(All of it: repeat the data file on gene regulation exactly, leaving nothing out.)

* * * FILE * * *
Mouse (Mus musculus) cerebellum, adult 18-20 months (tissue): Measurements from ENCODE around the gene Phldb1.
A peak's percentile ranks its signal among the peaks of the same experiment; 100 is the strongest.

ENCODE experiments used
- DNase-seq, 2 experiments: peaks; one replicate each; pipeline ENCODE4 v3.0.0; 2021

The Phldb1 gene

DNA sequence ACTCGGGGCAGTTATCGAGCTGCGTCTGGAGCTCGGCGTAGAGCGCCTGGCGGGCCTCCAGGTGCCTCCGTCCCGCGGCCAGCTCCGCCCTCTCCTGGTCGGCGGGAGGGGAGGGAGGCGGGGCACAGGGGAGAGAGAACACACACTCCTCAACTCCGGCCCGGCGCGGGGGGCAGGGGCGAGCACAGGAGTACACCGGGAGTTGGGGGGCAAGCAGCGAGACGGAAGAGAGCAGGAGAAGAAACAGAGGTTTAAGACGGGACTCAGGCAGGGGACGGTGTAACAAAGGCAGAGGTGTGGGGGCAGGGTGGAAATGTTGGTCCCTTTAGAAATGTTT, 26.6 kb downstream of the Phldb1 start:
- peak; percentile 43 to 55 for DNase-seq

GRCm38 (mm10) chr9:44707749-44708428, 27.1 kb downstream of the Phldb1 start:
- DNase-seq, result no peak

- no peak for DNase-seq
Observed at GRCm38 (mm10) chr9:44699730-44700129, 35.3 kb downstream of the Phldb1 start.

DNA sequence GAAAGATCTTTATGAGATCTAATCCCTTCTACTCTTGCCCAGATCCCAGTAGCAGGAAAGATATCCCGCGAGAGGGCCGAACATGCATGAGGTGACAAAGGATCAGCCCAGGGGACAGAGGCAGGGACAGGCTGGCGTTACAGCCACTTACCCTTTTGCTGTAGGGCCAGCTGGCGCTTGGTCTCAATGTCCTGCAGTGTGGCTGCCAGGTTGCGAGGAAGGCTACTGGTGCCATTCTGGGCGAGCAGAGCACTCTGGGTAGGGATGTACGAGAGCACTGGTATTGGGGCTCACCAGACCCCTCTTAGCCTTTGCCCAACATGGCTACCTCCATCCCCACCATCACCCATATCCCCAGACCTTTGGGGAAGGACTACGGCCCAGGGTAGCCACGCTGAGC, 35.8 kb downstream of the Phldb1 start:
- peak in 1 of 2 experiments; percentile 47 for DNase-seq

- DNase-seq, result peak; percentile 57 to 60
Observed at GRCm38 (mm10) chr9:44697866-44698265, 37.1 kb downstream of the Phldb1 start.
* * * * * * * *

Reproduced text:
Mouse (Mus musculus) cerebellum, adult 18-20 months (tissue): Measurements from ENCODE around the gene Phldb1.
A peak's percentile ranks its signal among the peaks of the same experiment; 100 is the strongest.

ENCODE experiments used
- DNase-seq, 2 experiments: peaks; one replicate each; pipeline ENCODE4 v3.0.0; 2021

The Phldb1 gene

DNA sequence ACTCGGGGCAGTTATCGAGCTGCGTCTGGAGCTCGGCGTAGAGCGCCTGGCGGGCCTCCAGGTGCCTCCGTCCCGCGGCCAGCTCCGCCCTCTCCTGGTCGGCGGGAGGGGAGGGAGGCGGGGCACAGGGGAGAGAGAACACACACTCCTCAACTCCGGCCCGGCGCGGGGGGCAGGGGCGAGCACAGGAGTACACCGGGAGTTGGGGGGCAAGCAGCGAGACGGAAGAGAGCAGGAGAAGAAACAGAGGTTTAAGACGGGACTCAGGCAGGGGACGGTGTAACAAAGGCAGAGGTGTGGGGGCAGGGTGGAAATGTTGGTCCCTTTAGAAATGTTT, 26.6 kb downstream of the Phldb1 start:
- peak; percentile 43 to 55 for DNase-seq

GRCm38 (mm10) chr9:44707749-44708428, 27.1 kb downstream of the Phldb1 start:
- DNase-seq, result no peak

- no peak for DNase-seq
Observed at GRCm38 (mm10) chr9:44699730-44700129, 35.3 kb downstream of the Phldb1 start.

DNA sequence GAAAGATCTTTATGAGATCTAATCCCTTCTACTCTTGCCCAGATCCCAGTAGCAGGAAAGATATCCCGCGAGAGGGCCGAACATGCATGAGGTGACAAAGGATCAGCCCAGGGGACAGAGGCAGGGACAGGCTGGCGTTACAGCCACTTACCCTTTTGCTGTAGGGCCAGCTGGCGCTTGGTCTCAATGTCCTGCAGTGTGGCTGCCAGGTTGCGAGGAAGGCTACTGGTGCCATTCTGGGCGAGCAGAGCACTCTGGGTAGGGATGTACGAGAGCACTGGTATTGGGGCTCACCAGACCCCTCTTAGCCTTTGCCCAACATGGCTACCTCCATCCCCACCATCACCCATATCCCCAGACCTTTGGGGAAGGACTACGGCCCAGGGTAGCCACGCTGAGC, 35.8 kb downstream of the Phldb1 start:
- peak in 1 of 2 experiments; percentile 47 for DNase-seq

- DNase-seq, result peak; percentile 57 to 60
Observed at GRCm38 (mm10) chr9:44697866-44698265, 37.1 kb downstream of the Phldb1 start.